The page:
Since I typically do research and try to be more professionally involved in cybercrime, I describe it as prevention of electronic fraud. Since so many people are either victims of identity theft/electronic fraud or know someone who is, that makes it accessible to people without indicating to them that I'll help them fix all the problems they may have with their printer at home.
Why did you get into IT security?
By accident really. My degree is in theoretical astrophysics and I intended to become an astronaut until I injured my knees. I was exposed to computers at a young age and wrote computer programs (in BASIC) before junior high. I was exposed to SANS while in college, which piqued my interest in the field and I've stayed both in information security and around SANS ever since.
What was one of your biggest challenges?
Convincing people that information security is more than simple compliance with regulations (at least before a serious compromise), and that because something was done a certain way for 30 years doesn't mean it will work (or be secure) on the internet.
What keeps you up at night?
The prospect of electronic economic warfare. I tend to think the risks of cyberwarfare are somewhat hyped beyond the real risk of espionage. However, if an adversary wanted to cause real damage to our entire economic system, that's entirely possible. Luckily, most of our adversaries want to profit from our IT weaknesses, which prevents them from causing too much harm.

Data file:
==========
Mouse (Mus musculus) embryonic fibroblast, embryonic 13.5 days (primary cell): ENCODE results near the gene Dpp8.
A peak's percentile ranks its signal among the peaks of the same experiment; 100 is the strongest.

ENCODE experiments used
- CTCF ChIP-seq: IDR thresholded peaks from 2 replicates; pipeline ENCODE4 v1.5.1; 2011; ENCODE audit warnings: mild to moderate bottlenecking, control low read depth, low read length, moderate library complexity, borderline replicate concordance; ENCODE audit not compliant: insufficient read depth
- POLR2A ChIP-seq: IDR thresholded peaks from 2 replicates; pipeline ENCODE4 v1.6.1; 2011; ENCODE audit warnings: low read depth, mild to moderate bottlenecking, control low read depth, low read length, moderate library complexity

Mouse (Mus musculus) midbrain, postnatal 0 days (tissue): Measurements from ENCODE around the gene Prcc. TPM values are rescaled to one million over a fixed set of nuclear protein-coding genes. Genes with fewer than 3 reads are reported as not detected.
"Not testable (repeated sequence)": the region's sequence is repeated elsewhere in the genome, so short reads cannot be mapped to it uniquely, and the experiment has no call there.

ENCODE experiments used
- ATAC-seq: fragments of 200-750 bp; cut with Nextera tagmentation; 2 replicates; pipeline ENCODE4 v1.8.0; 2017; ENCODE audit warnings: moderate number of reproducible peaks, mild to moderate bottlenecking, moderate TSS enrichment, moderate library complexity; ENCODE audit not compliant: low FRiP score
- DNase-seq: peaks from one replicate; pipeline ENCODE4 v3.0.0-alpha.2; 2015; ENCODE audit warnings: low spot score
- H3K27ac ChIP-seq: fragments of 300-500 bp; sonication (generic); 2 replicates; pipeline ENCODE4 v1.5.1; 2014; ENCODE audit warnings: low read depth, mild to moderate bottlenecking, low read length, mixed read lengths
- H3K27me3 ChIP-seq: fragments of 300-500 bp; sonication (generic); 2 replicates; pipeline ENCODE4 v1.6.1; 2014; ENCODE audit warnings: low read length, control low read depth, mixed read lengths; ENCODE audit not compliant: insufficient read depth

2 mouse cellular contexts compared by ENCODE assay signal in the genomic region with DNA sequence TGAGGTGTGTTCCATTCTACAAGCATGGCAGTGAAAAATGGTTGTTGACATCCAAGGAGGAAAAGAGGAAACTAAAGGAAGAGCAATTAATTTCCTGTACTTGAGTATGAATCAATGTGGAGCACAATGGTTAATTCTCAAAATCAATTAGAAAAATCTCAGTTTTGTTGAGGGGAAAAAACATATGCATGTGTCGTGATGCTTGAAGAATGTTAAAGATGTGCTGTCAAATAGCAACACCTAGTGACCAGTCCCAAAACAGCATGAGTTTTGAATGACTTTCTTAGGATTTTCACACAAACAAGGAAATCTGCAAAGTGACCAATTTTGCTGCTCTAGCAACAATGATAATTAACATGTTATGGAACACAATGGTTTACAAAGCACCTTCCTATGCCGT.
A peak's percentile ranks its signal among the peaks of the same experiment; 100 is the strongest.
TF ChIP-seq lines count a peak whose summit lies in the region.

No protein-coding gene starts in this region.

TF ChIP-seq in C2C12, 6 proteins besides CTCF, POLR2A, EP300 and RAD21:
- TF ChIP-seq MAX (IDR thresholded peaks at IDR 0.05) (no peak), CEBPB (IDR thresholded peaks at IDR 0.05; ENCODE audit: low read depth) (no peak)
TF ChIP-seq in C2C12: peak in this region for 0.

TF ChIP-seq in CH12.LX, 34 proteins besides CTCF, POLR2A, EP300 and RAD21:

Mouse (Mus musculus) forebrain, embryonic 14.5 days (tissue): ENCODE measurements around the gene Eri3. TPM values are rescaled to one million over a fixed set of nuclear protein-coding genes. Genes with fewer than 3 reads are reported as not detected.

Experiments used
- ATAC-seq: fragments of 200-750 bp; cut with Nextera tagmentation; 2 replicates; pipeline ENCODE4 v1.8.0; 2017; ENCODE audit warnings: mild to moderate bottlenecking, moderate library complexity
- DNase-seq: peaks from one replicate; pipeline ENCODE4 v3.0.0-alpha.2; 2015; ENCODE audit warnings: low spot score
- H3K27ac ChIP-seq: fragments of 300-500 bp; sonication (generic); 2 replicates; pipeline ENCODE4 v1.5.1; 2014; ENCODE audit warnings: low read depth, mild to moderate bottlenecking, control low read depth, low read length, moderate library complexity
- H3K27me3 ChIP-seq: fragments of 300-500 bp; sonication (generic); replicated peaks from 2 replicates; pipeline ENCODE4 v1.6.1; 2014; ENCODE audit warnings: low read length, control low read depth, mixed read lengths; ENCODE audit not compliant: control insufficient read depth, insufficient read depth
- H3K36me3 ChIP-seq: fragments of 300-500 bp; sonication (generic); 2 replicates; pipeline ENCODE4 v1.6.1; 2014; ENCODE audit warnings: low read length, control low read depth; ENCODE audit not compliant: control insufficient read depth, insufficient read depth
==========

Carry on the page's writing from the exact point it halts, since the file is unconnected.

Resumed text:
Of what are you most proud?
I was interviewed for a segment on The Daily Show with Jon Stewart called “Aclockalypse Now.” Being on TV is ok, but being in the same segment as Flava Flav is awesome.
For what would you use a magic IT security wand?
As an industry, information security has all but cemented itself in “reactive security,” where we always respond to the latest attacks after they happen. If I could change anything, it would be to develop (and find funding for) methods to proactively end avenues of attack before they are realized.